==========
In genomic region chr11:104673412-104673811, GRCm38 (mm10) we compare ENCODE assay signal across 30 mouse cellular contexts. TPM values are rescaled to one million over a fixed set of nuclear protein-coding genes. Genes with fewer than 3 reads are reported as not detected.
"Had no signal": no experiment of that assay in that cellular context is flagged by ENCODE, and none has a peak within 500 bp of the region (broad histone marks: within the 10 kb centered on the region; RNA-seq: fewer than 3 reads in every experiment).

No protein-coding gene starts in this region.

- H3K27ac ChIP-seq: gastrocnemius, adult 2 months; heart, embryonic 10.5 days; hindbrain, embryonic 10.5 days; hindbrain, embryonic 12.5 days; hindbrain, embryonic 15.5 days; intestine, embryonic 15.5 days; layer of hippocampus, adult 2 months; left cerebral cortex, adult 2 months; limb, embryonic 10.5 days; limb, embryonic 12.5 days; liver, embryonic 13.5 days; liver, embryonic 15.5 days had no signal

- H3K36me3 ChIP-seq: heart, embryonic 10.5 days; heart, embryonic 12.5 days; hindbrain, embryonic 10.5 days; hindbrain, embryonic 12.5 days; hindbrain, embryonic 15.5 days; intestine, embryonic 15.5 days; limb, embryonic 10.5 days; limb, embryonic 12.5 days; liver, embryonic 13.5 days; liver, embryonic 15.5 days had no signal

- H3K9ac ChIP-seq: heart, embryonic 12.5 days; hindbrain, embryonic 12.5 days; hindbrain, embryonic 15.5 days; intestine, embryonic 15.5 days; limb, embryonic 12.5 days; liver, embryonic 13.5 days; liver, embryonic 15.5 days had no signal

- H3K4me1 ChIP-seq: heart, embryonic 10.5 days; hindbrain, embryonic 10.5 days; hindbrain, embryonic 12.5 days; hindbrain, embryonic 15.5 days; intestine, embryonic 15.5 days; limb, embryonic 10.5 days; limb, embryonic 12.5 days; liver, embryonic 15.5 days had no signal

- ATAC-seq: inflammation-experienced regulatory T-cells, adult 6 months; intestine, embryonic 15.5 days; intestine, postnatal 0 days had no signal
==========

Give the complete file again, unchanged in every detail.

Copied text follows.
In genomic region chr11:104673412-104673811, GRCm38 (mm10) we compare ENCODE assay signal across 30 mouse cellular contexts. TPM values are rescaled to one million over a fixed set of nuclear protein-coding genes. Genes with fewer than 3 reads are reported as not detected.
"Had no signal": no experiment of that assay in that cellular context is flagged by ENCODE, and none has a peak within 500 bp of the region (broad histone marks: within the 10 kb centered on the region; RNA-seq: fewer than 3 reads in every experiment).

No protein-coding gene starts in this region.

- H3K27ac ChIP-seq: gastrocnemius, adult 2 months; heart, embryonic 10.5 days; hindbrain, embryonic 10.5 days; hindbrain, embryonic 12.5 days; hindbrain, embryonic 15.5 days; intestine, embryonic 15.5 days; layer of hippocampus, adult 2 months; left cerebral cortex, adult 2 months; limb, embryonic 10.5 days; limb, embryonic 12.5 days; liver, embryonic 13.5 days; liver, embryonic 15.5 days had no signal

- H3K36me3 ChIP-seq: heart, embryonic 10.5 days; heart, embryonic 12.5 days; hindbrain, embryonic 10.5 days; hindbrain, embryonic 12.5 days; hindbrain, embryonic 15.5 days; intestine, embryonic 15.5 days; limb, embryonic 10.5 days; limb, embryonic 12.5 days; liver, embryonic 13.5 days; liver, embryonic 15.5 days had no signal

- H3K9ac ChIP-seq: heart, embryonic 12.5 days; hindbrain, embryonic 12.5 days; hindbrain, embryonic 15.5 days; intestine, embryonic 15.5 days; limb, embryonic 12.5 days; liver, embryonic 13.5 days; liver, embryonic 15.5 days had no signal

- H3K4me1 ChIP-seq: heart, embryonic 10.5 days; hindbrain, embryonic 10.5 days; hindbrain, embryonic 12.5 days; hindbrain, embryonic 15.5 days; intestine, embryonic 15.5 days; limb, embryonic 10.5 days; limb, embryonic 12.5 days; liver, embryonic 15.5 days had no signal

- ATAC-seq: inflammation-experienced regulatory T-cells, adult 6 months; intestine, embryonic 15.5 days; intestine, postnatal 0 days had no signal